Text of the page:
Tuesday, March 13, 2018

Is it Time for an Outside Evaluation?

For the past few weeks, I’ve been sending many emails and having several informal meetings on one topic: three-year evaluations. It seems the majority of my students are due for three-year evaluations in the upcoming months. I’ve written on the topic of comprehensive assessments before (see posts HERE and HERE) but I have some unique cases right now, including students who need outside evaluations—specialized evaluations that the schools cannot provide.

A Fine Line
            Recommending an outside evaluation can be tricky. First of all, these evaluations cost school districts money. Second, there’s a fine line between suggesting that a student will benefit from an outside evaluation, and potentially insulting the school team who would otherwise be doing the testing. In my case, the outside evaluations are often done by Clarke (more about CEE here), which can make it seem that I’m simply advocating for my own organization. So for my current students, I’m working to justify their testing needs while maintaining my current relationships with school personnel.

Who Can Benefit
            One student I’m recommending for an outside evaluation is a high school junior. She’s brilliant. This student is taking a full AP course load and excelling. She is college bound for sure. Knowing that this student has just one more year left of high school, I’m recommending an outside evaluation for her three-year because I’m not sure the school team is experienced in identifying gaps and areas of need for such a high-functioning student. Generally, students in special education have noticeable gaps and deficits but for this student, that is not the case. As her teacher of the deaf, I see her gaps in terms of awkward syntax in her written work, and general vocabulary (recently, while reading a short story together, she didn't know that navel was a synonym for belly button), but those gaps are not always clear to her teachers and others working with her. An outside evaluator, specializing in testing students with hearing loss will be able to identify the areas of need so that I can focus my sessions and ensure that this student is prepared for college.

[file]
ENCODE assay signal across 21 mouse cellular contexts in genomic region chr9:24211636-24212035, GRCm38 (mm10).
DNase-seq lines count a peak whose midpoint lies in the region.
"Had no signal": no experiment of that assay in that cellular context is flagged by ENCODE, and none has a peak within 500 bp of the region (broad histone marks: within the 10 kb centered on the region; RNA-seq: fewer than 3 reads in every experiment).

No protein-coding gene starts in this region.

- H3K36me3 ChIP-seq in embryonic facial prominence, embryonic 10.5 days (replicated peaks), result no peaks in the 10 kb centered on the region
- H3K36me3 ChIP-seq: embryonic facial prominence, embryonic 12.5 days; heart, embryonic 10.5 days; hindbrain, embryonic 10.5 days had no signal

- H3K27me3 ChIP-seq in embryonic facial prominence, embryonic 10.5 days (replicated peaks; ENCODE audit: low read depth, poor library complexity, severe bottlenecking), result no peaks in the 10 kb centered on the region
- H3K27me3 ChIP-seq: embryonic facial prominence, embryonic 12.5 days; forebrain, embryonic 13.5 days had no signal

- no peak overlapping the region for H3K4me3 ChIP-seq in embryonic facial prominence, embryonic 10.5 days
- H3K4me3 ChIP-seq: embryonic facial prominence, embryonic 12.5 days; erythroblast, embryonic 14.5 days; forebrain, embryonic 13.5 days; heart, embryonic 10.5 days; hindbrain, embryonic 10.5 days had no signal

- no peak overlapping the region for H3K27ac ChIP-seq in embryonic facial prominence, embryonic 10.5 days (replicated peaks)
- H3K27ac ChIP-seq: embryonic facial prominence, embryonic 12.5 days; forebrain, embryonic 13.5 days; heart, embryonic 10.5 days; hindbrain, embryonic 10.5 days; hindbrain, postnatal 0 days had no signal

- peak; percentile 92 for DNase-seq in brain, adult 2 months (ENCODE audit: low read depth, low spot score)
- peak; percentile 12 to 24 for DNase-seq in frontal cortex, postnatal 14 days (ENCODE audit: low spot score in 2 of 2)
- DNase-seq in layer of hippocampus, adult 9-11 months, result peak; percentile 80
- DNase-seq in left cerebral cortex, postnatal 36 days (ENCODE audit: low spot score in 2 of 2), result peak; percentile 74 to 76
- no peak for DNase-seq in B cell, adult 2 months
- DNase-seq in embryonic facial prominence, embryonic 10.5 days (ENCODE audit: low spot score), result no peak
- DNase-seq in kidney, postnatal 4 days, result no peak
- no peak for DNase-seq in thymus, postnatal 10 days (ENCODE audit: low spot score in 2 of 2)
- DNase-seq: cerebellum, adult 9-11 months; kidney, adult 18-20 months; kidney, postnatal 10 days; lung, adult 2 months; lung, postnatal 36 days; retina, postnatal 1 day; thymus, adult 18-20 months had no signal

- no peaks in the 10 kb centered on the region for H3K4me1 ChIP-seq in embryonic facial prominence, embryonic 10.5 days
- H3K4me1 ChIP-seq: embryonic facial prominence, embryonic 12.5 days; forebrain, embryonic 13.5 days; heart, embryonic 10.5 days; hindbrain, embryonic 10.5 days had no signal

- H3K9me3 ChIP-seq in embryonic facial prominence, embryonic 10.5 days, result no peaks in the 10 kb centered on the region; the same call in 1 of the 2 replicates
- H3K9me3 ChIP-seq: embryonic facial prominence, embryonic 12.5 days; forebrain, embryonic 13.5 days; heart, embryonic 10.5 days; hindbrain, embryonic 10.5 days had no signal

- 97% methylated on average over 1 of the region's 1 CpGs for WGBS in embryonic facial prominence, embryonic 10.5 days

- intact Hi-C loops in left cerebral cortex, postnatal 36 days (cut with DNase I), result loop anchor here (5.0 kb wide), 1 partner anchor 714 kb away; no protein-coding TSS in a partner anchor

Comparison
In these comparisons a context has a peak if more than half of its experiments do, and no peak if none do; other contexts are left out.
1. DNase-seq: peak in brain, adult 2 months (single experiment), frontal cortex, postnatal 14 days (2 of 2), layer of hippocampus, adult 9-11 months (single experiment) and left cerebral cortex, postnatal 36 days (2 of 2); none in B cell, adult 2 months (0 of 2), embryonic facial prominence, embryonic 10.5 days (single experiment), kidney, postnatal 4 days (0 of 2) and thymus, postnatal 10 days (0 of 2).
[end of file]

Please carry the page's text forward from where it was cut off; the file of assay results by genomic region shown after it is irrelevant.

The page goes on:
The second student I am recommending for an outside evaluation is an upper elementary school student who was diagnosed with hearing loss late; has noticeable learning needs and vocabulary/knowledge gaps; and has never had any type of comprehensive evaluation. With this student heading into junior high, as a team we need to know where his strengths and areas of need really are so that we can better address these skills. Because of a complicated history and the late diagnosis of hearing loss, an outside team with experience testing students who are deaf or hard of hearing may be better able to identify what needs are caused by hearing loss, and to answer our diagnostic questions regarding a possible secondary diagnosis.

Taking Next Steps

            In both cases, I first met with my case manager at each school to discuss the need for testing. Then I proposed my questions and concerns, and finally broached the topic of outside testing. I have good relationships with both students’ teams, which is also important. (Because schools are the ones responsible for paying for the testing and I am hired by the school, I begin with my school team before discussing the topic with parents when I am recommending outside testing.)

I emphasized the diagnostic questions as well as the need for a testing team familiar with how hearing loss impacts language and learning, citing specific examples from each student. One team was more readily receptive than the other, but both took the information I provided and were willing to explore the option.

These will be ongoing conversations but I am confident that in the end, both students will get the comprehensive testing that they require.